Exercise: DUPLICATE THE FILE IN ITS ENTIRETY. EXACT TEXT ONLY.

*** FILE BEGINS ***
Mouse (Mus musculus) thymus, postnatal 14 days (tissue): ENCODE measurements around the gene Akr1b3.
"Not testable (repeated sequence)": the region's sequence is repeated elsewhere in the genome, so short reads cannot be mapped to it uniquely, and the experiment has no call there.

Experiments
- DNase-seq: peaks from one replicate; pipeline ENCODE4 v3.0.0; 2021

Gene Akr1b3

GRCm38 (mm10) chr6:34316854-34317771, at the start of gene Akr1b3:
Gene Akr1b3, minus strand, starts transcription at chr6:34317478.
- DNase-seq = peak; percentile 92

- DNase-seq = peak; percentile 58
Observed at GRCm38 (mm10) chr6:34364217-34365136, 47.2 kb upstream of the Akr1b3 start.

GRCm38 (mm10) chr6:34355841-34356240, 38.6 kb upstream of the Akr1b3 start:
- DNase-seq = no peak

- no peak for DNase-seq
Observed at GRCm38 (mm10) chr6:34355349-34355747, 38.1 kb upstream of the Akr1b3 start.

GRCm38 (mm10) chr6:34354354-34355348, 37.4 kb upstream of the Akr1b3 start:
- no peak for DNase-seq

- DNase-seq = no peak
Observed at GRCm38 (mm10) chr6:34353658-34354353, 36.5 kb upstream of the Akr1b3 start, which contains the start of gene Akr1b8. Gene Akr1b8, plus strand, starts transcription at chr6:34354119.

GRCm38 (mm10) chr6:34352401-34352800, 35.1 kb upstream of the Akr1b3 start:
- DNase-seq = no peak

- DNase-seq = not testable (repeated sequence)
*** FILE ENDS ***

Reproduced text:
Mouse (Mus musculus) thymus, postnatal 14 days (tissue): ENCODE measurements around the gene Akr1b3.
"Not testable (repeated sequence)": the region's sequence is repeated elsewhere in the genome, so short reads cannot be mapped to it uniquely, and the experiment has no call there.

Experiments
- DNase-seq: peaks from one replicate; pipeline ENCODE4 v3.0.0; 2021

Gene Akr1b3

GRCm38 (mm10) chr6:34316854-34317771, at the start of gene Akr1b3:
Gene Akr1b3, minus strand, starts transcription at chr6:34317478.
- DNase-seq = peak; percentile 92

- DNase-seq = peak; percentile 58
Observed at GRCm38 (mm10) chr6:34364217-34365136, 47.2 kb upstream of the Akr1b3 start.

GRCm38 (mm10) chr6:34355841-34356240, 38.6 kb upstream of the Akr1b3 start:
- DNase-seq = no peak

- no peak for DNase-seq
Observed at GRCm38 (mm10) chr6:34355349-34355747, 38.1 kb upstream of the Akr1b3 start.

GRCm38 (mm10) chr6:34354354-34355348, 37.4 kb upstream of the Akr1b3 start:
- no peak for DNase-seq

- DNase-seq = no peak
Observed at GRCm38 (mm10) chr6:34353658-34354353, 36.5 kb upstream of the Akr1b3 start, which contains the start of gene Akr1b8. Gene Akr1b8, plus strand, starts transcription at chr6:34354119.

GRCm38 (mm10) chr6:34352401-34352800, 35.1 kb upstream of the Akr1b3 start:
- DNase-seq = no peak

- DNase-seq = not testable (repeated sequence)